A large study of women weakens hopes that low doses of aspirin could be an easy way to prevent colorectal cancer.
Aspirin helps, but its effect is significant only after a decade of use, according to a 20-year study of almost 83,000 nurses published in Wednesday's Journal of the American Medical Association.
Low doses of aspirin did not lower cancer risk significantly. High doses of aspirin — such as two or more aspirin per day — reduced colon cancer risk by a third, but also were linked to dangerous bleeding.
"The hope was we might be able to find something, like aspirin, that would protect a large segment of the population," study co-author Dr. Andrew Chan, a researcher at Harvard Medical School,
"We found regular aspirin use in general does seem to protect against colon cancer, but it looks like (it was women on) the highest doses, women taking more than 14 standard aspirin tablets a week, who enjoyed the greatest benefit."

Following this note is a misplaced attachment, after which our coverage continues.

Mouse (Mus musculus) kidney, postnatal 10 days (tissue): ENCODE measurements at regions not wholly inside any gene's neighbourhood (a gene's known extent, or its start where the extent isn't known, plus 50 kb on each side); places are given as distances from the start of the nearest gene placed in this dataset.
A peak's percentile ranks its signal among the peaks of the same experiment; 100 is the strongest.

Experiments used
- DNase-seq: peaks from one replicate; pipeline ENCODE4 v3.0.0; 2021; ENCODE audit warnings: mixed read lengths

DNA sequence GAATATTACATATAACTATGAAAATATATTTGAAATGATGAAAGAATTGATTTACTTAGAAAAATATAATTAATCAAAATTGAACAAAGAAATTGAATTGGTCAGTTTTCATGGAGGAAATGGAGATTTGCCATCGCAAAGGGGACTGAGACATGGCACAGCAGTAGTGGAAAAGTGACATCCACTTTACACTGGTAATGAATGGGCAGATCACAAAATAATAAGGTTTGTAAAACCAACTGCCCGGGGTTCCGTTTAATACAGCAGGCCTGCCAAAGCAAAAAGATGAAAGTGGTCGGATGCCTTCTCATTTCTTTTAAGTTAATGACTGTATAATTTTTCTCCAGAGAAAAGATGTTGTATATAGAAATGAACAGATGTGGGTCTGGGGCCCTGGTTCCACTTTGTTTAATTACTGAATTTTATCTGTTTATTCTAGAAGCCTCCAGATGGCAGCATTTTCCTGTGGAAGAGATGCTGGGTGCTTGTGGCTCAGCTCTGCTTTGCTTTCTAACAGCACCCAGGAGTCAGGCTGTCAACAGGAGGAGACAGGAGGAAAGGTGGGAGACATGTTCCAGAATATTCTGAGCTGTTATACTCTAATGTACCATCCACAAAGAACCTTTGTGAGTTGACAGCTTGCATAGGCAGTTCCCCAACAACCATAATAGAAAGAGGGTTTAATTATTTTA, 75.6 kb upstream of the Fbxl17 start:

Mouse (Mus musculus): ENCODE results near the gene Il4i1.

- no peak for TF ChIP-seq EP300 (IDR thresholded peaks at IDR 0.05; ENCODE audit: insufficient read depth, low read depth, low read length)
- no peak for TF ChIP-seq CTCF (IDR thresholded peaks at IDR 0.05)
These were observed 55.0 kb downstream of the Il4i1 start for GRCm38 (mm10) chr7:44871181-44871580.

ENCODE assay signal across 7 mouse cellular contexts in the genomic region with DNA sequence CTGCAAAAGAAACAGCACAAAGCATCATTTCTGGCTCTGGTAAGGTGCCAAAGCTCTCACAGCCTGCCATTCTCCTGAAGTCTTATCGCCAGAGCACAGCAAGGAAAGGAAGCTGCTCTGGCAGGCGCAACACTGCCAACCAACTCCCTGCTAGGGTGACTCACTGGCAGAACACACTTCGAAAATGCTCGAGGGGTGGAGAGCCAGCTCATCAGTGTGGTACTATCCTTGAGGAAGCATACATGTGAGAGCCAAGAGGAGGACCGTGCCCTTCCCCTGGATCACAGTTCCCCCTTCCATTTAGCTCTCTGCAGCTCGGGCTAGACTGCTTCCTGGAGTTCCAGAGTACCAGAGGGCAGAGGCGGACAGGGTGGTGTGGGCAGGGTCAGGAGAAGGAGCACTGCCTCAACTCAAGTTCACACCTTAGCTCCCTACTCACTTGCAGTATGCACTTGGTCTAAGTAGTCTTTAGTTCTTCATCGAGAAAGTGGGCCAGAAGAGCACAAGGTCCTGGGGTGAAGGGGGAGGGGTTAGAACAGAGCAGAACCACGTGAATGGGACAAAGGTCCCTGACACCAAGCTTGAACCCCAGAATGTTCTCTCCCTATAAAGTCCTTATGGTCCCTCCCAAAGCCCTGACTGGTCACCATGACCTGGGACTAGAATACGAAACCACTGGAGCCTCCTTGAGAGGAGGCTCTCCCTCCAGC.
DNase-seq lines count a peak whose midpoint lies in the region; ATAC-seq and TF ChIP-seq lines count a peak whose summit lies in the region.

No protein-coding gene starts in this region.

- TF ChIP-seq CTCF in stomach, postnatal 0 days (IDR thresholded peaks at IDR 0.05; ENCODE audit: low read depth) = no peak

A high-dose aspirin regimen that prevented one or two cases of colorectal cancer also would cause eight additional cases of serious bleeding from irritation of the stomach or intestines, the researchers estimated.
"We can't make a recommendation that you could take an aspirin a day to prevent both heart disease and colorectal cancer," said Chan.
"Research suggests aspirin works," he told Smith. "Again, there are trade-offs from taking aspirin at these higher doses. So it may not be the answer, even for people at greater risk."
That said, "There still may be some people in the population who have particular risks who may decide that weighing the risks and benefits with the physician, it might make sense, but that has to be looked at."
He tells CBS News, "One of the exciting things about the study is to show that aspirin or aspirin-like drugs can prevent cancer. It does suggest that there is an opportunity for the development of future treatments that hopefully don't have the same side effects as aspirin.
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